A few quick notes. Python, so far, is really a neat language. It’s fast to write in, it’s easy to do unit tests and using pydev made the transition to python a lot easier from Java. I’m not nearly a professional python developer by any stretch, but I can bang out python code pretty quickly now, and I’m pretty happy.
Duck-typing does annoy the heck out of me still, because I know things will crash at run time instead of easily caught errors being flagged while writing the code or while compiling, but I’m sure I’ll get over that, and unit tests do compensate for it.
I’ve also picked up Egit for version control, and that has been a bit confusing – not because it’s git, but because the git model of software development doesn’t provide an external backup for your repository unless you push it to the server. Somehow, I hadn’t actually realized that until I started playing with it. It simply means pushing to a branch at the end of the day for a backup, or at stable points, which isn’t a bad idea, really. Once I get more comfortable with the system, I’m sure it’ll work far better than SVN ever did for me.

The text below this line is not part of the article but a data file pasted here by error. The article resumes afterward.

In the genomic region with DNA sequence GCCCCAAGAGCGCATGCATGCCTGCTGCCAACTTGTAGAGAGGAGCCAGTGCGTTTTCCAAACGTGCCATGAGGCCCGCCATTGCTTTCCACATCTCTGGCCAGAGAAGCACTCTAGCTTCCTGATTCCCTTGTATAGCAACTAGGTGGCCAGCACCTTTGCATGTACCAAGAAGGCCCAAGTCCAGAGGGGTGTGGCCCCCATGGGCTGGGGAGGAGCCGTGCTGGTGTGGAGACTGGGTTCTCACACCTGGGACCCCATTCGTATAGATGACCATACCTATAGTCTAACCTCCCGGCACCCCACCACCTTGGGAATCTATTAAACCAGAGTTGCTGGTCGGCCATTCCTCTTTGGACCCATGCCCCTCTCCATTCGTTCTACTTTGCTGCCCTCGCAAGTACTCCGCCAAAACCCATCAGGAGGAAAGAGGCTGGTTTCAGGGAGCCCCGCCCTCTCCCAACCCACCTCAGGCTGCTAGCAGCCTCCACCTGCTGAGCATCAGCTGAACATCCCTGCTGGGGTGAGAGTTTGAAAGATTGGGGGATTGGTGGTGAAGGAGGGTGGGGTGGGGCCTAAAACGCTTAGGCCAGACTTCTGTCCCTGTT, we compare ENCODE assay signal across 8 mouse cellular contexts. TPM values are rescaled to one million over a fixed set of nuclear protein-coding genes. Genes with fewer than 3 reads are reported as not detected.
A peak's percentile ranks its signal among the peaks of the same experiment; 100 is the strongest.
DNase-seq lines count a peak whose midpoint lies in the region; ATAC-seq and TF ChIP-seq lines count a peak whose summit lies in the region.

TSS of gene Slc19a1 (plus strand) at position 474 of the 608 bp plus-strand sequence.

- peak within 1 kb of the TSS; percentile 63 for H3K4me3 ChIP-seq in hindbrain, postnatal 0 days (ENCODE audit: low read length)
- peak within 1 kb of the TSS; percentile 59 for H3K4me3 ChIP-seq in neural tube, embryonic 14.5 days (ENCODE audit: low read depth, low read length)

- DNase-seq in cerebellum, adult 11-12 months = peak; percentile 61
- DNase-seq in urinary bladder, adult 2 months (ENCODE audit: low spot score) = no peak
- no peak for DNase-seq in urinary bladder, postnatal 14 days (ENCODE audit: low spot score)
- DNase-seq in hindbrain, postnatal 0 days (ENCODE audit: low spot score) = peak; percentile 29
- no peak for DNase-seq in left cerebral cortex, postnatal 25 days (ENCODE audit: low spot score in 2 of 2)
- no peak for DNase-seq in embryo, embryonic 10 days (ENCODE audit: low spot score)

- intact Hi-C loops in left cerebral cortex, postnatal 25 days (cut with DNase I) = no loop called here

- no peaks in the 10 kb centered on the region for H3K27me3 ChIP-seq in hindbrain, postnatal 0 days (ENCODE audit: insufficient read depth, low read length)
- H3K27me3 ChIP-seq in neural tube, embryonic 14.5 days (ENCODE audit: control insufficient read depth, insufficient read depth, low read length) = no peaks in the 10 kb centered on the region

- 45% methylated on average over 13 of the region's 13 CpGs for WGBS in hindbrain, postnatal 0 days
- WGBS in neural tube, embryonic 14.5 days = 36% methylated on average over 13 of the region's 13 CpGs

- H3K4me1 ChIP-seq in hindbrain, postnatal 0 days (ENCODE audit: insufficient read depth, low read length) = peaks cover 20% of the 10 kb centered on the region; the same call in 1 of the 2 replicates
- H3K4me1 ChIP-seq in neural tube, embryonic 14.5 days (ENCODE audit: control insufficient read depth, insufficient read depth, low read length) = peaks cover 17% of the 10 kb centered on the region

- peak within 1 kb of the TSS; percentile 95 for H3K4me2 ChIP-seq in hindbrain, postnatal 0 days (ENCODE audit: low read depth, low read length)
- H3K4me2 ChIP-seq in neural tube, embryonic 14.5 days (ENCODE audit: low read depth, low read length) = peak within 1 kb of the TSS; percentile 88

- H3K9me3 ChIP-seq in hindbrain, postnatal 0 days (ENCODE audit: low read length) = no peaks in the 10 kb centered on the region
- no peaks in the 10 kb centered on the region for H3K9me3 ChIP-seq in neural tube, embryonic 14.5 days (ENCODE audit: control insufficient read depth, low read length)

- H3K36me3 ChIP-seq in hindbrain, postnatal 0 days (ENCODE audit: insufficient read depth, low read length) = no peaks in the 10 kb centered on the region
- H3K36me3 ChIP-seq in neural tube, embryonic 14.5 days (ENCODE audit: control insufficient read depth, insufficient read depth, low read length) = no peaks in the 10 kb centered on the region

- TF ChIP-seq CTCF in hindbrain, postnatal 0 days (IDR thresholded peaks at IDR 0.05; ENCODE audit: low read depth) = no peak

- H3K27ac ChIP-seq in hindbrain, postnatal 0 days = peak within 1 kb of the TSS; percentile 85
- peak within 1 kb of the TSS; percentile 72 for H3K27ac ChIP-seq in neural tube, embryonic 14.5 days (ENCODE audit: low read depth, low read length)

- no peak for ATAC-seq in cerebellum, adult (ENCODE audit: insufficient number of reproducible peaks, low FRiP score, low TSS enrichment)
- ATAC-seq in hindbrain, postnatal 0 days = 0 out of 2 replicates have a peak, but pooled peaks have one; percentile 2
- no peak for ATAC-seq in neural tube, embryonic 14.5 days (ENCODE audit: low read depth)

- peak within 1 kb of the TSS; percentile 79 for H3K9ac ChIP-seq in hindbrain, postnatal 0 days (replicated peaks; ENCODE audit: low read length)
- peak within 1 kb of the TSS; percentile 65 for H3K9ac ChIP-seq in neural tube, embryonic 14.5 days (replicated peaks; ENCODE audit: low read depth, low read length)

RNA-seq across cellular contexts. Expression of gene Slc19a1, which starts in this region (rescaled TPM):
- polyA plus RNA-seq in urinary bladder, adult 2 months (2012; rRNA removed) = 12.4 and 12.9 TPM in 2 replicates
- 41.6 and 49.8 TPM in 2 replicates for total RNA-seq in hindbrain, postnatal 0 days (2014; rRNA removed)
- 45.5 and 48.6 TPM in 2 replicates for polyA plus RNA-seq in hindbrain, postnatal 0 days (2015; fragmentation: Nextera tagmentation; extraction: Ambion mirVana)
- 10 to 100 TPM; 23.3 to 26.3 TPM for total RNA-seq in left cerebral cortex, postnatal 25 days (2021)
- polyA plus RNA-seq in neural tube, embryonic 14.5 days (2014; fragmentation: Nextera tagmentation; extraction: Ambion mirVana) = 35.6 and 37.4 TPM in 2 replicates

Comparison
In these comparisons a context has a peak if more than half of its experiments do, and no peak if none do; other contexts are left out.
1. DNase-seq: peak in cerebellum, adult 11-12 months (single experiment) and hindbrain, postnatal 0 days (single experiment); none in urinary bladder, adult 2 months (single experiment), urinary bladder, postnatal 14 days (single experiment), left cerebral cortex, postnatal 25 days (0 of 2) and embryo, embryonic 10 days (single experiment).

Beyond that, I’m also pretty impressed with the libraries available for python. I’ve played a little with Pysam, and have been reasonably impressed with the results. I haven’t done any benchmarks on it yet, but I’m ok with it so far. It did take me a while to realize that an aligned read’s “.aend” property is the 3′ end and the “.pos” is the 5′ end on the positive strand… and I’m not convinced that I haven’t somehow introduced an off-by one error in the code, but these things will be sorted out in time.
Otherwise, I think I can say I’m reasonably happy with the choice of python. I’m looking forward to playing with a few other libraries, like matplotlib, and scientific python, as well as Tkinter, and – although I know there will be a learning curve on it – I think there are more than sufficient python tutorials and forums to help make it reasonably easy to get through.
Ok, time for some more coding. (-: